Author's note: in another post we will talk about what we leave out by trying to corset styles in appellations, having wines that coming from the same area cannot qualify for the label because they are outside some organoleptic spectrum.

Let's go with the four styles. The most pipiolo of the class, what we have always called Joven o Genérico according to the DOCa. Nowadays we simply call it generic to avoid any misunderstanding. This label assures us the origin of Rioja and the vintage, and does not require any minimum ageing, which means that a wine with this label could have been aged in barrels, or cement or nothing, but it does not have any obligation. Wines that do not fit with any of the requirements of the other bands can also end up with this band. In any case the style would be the youngest, the one that looks for more predominance of fruit over wood, and more immediate in time.

Breeding. This is where the minimum conditions begin. In this case the wine cannot be released onto the market before 2 calendar years. And of these 2 years of ageing, at least 1 year must be in barrels. It is important to understand that these terms vary in each case between red wines on the one hand, and whites and rosés on the other. In the case of the ageing period for whites and rosés, it is reduced to 18 months of ageing, of which at least 6 months will be in barrels. Perhaps the most consumed style nowadays because of the balance between fruit and a little more packaging, structure and aromatic notes and flavours provided by the wood.

Reserve. In red wines we are talking about a minimum of 3 years before reaching the market, of which at least 1 year must remain in oak. In whites and rosés we are talking about 2 years and 6 months in oak barrels. Wines ideally selected for their greater ageing capacity, wines that require a little more tannin and acidity to evolve well and which have always been the emblem of Rioja in the world. Less suitable for those of you who are not interested in the more typical notes of wood, toast and spices.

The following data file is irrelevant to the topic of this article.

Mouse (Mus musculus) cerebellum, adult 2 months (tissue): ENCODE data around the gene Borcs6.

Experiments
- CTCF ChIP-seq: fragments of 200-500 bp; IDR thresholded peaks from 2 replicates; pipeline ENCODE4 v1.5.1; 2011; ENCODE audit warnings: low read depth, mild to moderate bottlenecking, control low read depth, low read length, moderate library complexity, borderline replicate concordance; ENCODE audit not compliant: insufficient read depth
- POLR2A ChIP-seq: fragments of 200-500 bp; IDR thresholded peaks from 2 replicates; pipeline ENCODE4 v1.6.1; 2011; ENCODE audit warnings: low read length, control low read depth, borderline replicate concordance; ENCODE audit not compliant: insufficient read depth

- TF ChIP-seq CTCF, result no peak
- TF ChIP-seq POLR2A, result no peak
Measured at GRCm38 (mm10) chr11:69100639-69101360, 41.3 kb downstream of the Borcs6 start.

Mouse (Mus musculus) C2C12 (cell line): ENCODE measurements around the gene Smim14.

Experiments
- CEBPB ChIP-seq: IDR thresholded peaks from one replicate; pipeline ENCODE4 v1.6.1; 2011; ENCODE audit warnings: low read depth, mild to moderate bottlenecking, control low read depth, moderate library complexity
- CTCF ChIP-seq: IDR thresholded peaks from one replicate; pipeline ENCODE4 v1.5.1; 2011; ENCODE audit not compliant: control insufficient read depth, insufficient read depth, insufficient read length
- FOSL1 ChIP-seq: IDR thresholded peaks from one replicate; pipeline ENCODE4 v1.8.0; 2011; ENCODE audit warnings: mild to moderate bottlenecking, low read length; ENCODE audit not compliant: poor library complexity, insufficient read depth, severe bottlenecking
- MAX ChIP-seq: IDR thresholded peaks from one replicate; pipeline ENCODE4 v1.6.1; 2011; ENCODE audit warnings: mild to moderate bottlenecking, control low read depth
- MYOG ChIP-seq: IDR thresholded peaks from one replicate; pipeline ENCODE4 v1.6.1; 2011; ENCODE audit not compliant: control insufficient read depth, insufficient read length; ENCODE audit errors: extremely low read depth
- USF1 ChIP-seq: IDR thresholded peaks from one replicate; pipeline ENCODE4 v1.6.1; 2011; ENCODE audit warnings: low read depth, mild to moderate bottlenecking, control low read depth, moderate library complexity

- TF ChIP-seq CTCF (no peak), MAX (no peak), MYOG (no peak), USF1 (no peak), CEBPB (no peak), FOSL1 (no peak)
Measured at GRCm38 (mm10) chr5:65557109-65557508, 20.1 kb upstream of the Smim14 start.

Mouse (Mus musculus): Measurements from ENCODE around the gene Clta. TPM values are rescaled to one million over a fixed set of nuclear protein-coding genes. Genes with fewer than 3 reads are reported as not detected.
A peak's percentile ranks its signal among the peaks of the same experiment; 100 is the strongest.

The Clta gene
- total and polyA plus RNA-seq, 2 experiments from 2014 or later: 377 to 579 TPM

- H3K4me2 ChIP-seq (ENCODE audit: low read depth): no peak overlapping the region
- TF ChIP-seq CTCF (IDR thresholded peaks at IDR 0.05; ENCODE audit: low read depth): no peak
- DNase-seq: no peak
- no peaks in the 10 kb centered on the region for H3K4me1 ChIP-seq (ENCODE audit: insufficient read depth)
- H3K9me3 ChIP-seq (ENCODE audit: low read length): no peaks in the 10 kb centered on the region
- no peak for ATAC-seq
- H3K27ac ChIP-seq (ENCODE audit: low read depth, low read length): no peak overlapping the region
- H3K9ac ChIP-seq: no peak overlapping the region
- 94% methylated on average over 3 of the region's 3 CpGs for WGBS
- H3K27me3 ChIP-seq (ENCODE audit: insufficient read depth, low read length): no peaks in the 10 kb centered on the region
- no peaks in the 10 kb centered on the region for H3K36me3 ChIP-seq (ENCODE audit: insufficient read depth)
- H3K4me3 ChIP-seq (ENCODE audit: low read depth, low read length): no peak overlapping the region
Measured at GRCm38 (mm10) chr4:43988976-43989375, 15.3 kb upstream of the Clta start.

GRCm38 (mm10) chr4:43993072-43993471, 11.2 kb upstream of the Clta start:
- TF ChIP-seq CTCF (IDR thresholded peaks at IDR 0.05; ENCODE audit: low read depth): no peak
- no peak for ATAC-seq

Gran Reserva. The wines with the highest ageing time requirements with a minimum of 5 years before seeing the light of day, at least 24 months of wood and also 24 months in the bottle to reach the market.

In the case of whites and rosés, where we find few examples of legendary houses, 4 years of ageing with at least 6 months in oak. In this case we are talking about wines that require particular parameters to be able to withstand not only the long ageing that they legally require, but also the many years that they can and must wait to be opened. In the best examples, complex and deep wines, with a skeleton built by acidity and tannin, sculpted by time and turned into fine wines that amaze anyone even decades after the winemaker turns the grapes into wine.

We know that sometimes the world of labels, appellations and so on is a mess, but don't be discouraged, the worst thing that can happen is that you drink a bottle that is not exactly what you expected. But to learn to lose. And here, even if you lose, you win. XD

If you want more info about labelling, regulations, areas or styles of Rioja, I recommend you to visit the official website and if you want to get the honours, try riojawineacademy, a proposal for consumers and professionals to learn everything you need to know about Rioja.